These images are part of a series made by Arthur Rothstein, likely for use in a feature that was published later in 1938 in Progressive Farmer magazine. Along with Chester Foster’s family, the McDuffie family was the best-documented of the entire project.
Arthur Rothstein/Library of Congress (May 1938)
In a previous post I discussed the popularity of baseball at Irwinville Farms. This group of photographs represents a cache of lesser-known images, outtakes that weren’t chosen or approved for publication for one reason or another. I think they are as interesting as the better-known images. Identifications of players or people are welcome.
Chester Foster batting. (Above)
George Clements is seen in the background above, and batting, below. Thanks to Pam Bishop Johnson for the identification.
John Vachon/May 1938 (Library of Congress)
This gentleman is not identified but is thought to have been photographed in the earliest days of the Irwinville Farms Project.
Arthur Rothstein/Library of Congress (August 1935)
John Vachon/Library of Congress (May 1938)
<p><a href=”http://vimeo.com/90821868″>The Farm Was Our Own: Memories of the Irwinville Farms Project</a> from <a href=”http://vimeo.com/user26571688″>Erin O’Quinn</a> on <a href=”https://vimeo.com”>Vimeo</a>.</p>
This is a wonderful tribute to the Irwinville Farms Project! Erin O’Quinn expertly blends archival photographs with the anthem of the Great Depression, Happy Days are Here Again, to set the context and has a great interview with Irwinville Farms resident Edward McIntyre.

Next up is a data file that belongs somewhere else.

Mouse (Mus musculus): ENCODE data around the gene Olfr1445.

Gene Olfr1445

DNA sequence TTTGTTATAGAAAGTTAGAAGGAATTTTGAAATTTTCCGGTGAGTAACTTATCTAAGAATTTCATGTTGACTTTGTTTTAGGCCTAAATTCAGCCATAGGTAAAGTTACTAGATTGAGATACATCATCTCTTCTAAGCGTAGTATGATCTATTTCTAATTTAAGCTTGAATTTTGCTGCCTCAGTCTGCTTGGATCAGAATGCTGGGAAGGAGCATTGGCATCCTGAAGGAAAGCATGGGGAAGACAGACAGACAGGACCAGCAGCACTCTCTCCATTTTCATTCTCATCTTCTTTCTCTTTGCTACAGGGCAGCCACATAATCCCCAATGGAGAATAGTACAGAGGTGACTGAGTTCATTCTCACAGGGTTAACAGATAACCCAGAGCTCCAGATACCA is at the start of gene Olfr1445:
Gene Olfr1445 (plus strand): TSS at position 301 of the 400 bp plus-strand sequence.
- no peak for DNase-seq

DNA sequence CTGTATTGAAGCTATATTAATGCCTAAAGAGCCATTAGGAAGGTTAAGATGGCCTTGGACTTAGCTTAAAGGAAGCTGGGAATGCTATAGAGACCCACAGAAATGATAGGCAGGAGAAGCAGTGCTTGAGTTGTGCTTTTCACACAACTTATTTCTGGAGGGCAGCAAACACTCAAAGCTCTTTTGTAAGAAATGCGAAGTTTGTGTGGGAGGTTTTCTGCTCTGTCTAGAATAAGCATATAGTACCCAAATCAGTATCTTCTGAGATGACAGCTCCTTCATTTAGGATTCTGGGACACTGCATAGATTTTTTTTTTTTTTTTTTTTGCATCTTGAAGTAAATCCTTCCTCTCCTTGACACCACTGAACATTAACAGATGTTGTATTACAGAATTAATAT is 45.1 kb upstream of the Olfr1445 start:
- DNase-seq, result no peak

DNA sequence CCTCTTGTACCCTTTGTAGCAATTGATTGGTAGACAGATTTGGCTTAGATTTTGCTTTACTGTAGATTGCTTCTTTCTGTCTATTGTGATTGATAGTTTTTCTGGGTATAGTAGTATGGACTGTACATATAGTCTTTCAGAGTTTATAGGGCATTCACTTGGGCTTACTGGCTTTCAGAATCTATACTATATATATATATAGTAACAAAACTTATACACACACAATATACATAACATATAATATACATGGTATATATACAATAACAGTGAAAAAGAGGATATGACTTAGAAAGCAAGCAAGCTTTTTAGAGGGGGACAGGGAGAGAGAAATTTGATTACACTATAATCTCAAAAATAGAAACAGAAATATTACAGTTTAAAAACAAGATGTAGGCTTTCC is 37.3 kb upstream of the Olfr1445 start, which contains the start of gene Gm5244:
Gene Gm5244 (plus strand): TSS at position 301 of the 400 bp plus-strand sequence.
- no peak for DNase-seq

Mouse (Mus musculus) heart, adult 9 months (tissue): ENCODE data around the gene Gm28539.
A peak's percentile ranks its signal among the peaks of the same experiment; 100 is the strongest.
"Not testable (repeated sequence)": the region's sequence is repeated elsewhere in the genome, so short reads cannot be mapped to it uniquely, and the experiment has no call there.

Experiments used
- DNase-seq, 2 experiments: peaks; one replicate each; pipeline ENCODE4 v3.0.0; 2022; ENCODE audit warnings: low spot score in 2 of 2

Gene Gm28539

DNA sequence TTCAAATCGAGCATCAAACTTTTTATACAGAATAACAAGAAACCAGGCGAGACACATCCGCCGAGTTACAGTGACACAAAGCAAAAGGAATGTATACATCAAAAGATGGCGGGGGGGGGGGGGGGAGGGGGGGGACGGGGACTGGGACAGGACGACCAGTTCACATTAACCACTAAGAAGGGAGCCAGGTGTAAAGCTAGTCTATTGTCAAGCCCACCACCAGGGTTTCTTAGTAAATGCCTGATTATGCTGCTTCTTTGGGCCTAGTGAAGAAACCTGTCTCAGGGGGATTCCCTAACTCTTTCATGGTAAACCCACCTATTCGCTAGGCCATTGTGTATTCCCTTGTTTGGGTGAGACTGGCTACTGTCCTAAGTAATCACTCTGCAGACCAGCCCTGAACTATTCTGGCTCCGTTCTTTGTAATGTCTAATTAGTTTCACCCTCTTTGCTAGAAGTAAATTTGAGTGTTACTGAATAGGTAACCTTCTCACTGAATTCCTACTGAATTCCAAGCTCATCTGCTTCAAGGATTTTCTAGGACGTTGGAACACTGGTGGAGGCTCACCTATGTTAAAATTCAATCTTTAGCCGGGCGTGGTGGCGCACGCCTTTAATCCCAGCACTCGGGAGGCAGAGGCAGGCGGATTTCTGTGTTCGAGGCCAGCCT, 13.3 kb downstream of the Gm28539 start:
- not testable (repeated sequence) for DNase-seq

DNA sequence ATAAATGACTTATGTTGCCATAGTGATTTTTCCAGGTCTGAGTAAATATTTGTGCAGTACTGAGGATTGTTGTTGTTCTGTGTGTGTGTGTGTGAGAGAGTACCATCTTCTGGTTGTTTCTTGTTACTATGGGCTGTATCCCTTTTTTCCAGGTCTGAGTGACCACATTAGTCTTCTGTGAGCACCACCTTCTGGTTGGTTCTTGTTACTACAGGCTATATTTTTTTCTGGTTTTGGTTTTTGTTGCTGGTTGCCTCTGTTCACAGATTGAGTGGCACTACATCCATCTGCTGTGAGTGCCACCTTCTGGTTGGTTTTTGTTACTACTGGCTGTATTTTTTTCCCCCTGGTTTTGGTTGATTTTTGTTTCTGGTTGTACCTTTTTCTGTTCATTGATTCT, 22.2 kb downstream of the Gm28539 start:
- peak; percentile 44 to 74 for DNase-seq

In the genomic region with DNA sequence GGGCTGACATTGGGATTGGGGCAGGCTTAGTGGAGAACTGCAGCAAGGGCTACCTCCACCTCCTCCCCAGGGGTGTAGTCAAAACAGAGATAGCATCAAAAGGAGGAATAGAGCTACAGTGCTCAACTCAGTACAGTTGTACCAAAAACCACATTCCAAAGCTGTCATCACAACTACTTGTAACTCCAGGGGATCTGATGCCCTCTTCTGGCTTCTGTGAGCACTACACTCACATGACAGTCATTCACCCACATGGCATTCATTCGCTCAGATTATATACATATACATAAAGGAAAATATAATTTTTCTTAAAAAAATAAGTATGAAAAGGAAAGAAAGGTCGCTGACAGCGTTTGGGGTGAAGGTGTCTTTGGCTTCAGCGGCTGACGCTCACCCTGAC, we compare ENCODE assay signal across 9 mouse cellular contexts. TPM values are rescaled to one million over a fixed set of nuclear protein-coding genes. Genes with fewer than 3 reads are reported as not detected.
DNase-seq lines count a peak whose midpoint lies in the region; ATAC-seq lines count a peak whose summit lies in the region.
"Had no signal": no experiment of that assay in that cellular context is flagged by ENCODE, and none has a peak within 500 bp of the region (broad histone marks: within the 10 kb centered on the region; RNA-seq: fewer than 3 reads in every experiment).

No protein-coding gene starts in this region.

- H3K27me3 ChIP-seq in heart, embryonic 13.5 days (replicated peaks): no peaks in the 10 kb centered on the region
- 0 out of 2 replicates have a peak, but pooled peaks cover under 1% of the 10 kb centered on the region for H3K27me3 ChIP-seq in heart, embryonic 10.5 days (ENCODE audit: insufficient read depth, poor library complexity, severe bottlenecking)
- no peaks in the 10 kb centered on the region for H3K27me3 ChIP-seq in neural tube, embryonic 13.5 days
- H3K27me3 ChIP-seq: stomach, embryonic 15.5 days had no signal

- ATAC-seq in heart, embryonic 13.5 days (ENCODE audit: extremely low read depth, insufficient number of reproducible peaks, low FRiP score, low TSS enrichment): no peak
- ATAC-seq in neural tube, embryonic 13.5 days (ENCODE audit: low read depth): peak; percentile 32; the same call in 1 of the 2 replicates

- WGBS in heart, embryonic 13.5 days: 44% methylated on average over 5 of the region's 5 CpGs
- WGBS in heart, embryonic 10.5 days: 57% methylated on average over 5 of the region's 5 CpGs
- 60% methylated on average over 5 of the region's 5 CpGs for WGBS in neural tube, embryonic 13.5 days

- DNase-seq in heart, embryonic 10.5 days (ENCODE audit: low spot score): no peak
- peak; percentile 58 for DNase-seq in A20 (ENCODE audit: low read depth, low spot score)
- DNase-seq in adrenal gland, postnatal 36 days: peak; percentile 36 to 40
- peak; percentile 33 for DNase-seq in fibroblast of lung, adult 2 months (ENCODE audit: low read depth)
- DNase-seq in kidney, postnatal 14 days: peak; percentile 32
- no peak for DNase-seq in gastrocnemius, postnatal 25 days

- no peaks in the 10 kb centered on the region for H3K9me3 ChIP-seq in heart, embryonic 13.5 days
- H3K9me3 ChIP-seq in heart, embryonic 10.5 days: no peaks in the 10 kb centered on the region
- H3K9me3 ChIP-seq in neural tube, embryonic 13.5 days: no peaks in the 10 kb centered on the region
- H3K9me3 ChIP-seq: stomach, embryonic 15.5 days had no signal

In her book about Irwinville Farms, Joy Wilson McDaniel identifies these twins as Ruby Deen & Francine Thomas. It’s one of my favorite photos from Irwinville.
It looks like the children of Irwinville had as much fun as the adults.
These are cataloged as “unidentified” within the Library of Congress Irwinville collection, but since they virtually match other shots from the May Day Picnic of 1939, the assumption of archivists is that they were made the same day.
Marion Post Wolcott/Library of Congress (Spring 1939)
While men were out tending the fields, women often kept a small produce garden. Here, a client inspects her bountiful work with a home demonstration agent.
The photo below is a proof of sorts. I don’t know why they were hole-punched, but quite a few I’ve found recently have this defect. It’s possible that they were rejected by the Washington office and deemed not publishable, for whatever reason, but I really have no idea. It could be that the photographers and/or subjects just didn’t like them for some reason.
John Vachon/Library of Congress (May 1938?)